Trajan in Roman Biography
Tra'jan, (Lat. Traja'nus; It. Trajano, tRa-ya'no ;
Fr. Trajan, tRi'zhoN'; Ger. Trajan, tRa-yan',1 or,
more fully, Mar'cua Ul'pl-us Ner'va Tra-ja'nus,
Emperor of Rome, born near Seville, in Spain, about
52 A.n., was the son of Trajan, an Iberian officer, whom
he accompanied in his campaigns in Asia' Minor. He
was chosen consul in 91 A.n., and was afterwards appointed
to command the legions on the Lower Rhine.
His eminent virtues and ability obtained for him the
favour and confidence of the emperor Nerva, who
adopted him and made him his successor. On the
death of Nerva, in 98 A.D., Trajan was proclaimed emperor,
and soon after marched against Decebalus, King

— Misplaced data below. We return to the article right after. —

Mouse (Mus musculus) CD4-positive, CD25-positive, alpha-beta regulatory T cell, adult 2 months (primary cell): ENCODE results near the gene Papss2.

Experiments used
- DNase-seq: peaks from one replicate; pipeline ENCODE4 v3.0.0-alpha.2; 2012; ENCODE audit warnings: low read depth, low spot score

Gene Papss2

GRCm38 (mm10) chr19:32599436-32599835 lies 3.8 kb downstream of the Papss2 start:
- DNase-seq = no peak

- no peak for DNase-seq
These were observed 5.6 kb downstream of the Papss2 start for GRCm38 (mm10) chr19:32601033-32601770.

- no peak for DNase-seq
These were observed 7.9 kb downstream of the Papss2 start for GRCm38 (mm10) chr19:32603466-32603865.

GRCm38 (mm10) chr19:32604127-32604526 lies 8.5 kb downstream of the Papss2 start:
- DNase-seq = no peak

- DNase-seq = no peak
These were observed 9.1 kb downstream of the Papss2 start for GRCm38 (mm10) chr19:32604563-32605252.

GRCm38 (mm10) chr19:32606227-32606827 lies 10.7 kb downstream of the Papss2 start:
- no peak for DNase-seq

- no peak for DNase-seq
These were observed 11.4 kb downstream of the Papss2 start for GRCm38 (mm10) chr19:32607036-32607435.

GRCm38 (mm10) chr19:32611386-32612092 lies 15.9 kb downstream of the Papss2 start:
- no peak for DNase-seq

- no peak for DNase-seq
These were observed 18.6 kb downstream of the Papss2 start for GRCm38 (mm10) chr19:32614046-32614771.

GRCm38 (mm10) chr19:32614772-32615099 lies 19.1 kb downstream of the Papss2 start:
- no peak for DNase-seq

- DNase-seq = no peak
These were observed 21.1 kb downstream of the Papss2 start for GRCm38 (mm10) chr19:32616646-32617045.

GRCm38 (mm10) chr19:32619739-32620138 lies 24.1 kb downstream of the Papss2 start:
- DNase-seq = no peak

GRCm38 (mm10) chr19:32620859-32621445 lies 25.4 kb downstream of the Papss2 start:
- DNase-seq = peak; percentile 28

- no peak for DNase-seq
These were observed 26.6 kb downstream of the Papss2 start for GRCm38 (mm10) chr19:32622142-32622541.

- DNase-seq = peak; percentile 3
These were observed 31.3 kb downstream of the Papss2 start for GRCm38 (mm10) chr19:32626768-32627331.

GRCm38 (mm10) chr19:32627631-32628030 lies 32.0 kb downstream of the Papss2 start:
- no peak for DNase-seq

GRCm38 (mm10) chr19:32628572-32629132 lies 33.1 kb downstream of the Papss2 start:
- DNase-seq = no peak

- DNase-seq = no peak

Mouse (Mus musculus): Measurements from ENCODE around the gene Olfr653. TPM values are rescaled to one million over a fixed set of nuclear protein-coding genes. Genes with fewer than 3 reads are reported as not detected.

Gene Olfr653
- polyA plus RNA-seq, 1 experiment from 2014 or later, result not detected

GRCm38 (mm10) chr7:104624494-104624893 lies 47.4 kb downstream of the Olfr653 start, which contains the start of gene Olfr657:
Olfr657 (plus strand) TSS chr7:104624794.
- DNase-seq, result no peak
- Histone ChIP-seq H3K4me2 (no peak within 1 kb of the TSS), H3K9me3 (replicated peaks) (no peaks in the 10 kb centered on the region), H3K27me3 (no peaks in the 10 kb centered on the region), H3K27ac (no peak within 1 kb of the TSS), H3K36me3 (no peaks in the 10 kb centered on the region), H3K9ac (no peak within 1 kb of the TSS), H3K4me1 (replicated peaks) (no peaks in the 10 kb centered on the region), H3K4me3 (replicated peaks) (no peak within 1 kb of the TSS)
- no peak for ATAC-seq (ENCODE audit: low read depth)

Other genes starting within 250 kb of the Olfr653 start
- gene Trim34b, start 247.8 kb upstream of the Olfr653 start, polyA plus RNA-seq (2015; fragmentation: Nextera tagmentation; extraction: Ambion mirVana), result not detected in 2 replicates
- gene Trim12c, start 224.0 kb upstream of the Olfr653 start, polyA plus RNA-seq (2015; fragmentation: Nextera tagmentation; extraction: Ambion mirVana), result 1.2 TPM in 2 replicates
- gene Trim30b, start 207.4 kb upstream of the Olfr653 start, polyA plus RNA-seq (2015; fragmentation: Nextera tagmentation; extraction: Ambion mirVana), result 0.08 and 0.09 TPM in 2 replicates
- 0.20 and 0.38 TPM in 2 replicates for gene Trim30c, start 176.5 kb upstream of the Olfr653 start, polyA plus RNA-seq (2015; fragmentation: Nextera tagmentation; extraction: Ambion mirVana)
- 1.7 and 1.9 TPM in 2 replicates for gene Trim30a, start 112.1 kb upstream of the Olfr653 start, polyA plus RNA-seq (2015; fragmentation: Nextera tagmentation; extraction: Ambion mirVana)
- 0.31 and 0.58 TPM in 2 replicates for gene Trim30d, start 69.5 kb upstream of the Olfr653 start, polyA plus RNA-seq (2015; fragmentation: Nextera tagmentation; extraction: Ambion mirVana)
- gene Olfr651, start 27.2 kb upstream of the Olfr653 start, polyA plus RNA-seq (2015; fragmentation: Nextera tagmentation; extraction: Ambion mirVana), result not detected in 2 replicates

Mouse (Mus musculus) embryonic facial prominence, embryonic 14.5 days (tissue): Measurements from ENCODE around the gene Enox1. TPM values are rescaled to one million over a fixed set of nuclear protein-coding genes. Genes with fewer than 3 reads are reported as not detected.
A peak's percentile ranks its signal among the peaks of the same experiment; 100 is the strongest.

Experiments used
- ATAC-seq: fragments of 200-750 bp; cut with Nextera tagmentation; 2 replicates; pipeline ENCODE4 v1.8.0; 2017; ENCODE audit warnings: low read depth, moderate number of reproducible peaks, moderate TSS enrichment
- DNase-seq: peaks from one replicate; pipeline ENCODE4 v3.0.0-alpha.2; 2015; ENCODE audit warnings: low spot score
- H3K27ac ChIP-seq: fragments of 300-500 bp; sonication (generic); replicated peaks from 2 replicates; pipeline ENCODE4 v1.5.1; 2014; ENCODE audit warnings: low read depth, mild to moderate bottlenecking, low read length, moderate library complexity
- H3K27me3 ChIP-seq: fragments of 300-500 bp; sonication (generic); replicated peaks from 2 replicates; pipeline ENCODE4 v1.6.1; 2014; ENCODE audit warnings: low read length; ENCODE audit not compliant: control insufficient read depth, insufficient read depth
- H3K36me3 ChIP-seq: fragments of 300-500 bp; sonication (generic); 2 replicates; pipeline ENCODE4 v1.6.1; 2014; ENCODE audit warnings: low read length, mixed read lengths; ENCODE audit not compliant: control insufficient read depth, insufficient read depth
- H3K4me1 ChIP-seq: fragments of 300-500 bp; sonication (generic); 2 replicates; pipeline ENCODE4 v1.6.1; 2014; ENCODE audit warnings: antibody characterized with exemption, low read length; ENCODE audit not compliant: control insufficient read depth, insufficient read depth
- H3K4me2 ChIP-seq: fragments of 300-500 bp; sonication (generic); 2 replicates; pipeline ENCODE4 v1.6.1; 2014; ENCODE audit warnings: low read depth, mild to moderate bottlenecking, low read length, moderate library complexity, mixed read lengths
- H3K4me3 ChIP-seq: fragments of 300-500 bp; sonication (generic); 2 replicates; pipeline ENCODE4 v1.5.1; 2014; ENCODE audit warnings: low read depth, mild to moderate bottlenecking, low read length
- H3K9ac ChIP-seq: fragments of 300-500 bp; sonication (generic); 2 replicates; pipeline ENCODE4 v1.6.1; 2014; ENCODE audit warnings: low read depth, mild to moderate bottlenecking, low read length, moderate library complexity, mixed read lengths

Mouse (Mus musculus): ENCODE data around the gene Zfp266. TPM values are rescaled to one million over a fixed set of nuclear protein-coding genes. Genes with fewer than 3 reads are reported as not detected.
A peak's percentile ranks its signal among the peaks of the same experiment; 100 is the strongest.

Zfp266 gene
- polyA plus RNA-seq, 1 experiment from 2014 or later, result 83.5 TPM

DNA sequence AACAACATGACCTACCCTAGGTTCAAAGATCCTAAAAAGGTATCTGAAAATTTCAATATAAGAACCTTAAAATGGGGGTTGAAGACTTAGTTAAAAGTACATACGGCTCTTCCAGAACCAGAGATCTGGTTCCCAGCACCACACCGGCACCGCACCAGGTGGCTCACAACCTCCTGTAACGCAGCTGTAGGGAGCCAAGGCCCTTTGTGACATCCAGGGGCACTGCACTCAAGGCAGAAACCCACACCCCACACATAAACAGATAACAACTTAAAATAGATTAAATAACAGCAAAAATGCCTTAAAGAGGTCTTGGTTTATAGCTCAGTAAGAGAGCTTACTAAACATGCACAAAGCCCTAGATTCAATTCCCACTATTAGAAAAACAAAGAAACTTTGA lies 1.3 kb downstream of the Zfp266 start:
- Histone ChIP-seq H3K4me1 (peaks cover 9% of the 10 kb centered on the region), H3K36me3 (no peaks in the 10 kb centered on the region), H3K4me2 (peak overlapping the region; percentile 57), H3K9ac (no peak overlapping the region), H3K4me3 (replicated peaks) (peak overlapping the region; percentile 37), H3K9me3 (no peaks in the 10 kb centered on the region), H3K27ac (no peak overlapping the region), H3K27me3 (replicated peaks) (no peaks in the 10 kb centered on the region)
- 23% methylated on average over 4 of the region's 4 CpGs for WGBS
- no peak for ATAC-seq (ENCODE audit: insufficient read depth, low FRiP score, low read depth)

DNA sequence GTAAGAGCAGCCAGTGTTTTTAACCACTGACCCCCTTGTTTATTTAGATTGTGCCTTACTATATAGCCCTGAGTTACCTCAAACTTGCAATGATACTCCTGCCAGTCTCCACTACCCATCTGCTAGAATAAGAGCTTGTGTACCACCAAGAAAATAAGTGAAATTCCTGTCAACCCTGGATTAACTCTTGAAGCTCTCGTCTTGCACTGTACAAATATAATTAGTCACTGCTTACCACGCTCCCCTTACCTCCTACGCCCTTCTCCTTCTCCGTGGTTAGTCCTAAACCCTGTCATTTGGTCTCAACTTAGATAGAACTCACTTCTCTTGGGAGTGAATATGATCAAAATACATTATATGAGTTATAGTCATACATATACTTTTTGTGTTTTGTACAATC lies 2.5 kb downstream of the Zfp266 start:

of the Dacians, whom he repeatedly defeated. In 106
A.D. Dacia became a Roman province, and a column
(which is still extant) was erected on the Forum Trajani,
in commemoration of these victories, by Apollodorusof
Damascus. In the
year 115 he commanded in person an
army which invaded Parthia, and defeated the Parthians
in several battles. He took Ctesiphon, the capital of
Parthia, and deposed the king of that country. In
116 he descended the Tigris to the Persian Gulf. He
was returning to Rome, when he died, without issue, at
Selinus, in Cilicia, in 117 a.d., and was succeeded by
Hadrian. Trajan was one of the greatest and best emperors
of Rome. He is commended for his moderation,
sound judgment, and the simplicity of his mode of living.
Yet he persecuted the Christians, and presided as judge
at the tribunal when the martyr Ignatius was sentenced
to death. Among his friends was Pliny the Younger,
who wrote a "
Panegyric on Trajan."
" Histoiredes Emperettrs;" Rittkr, "Trajanus
in Lucent reproduces," 1768 ; H. Franckk, " Zur Geschichte
etc., 1840: Gknf.rsich, "Trajan ; biographisches GemiiMe,"
1811 ; Msrivale, "History of the Romans tinder the Empfre ;"
" Hechos y Diclios de Trajano," 1654; "Nottvelle Biojrapliie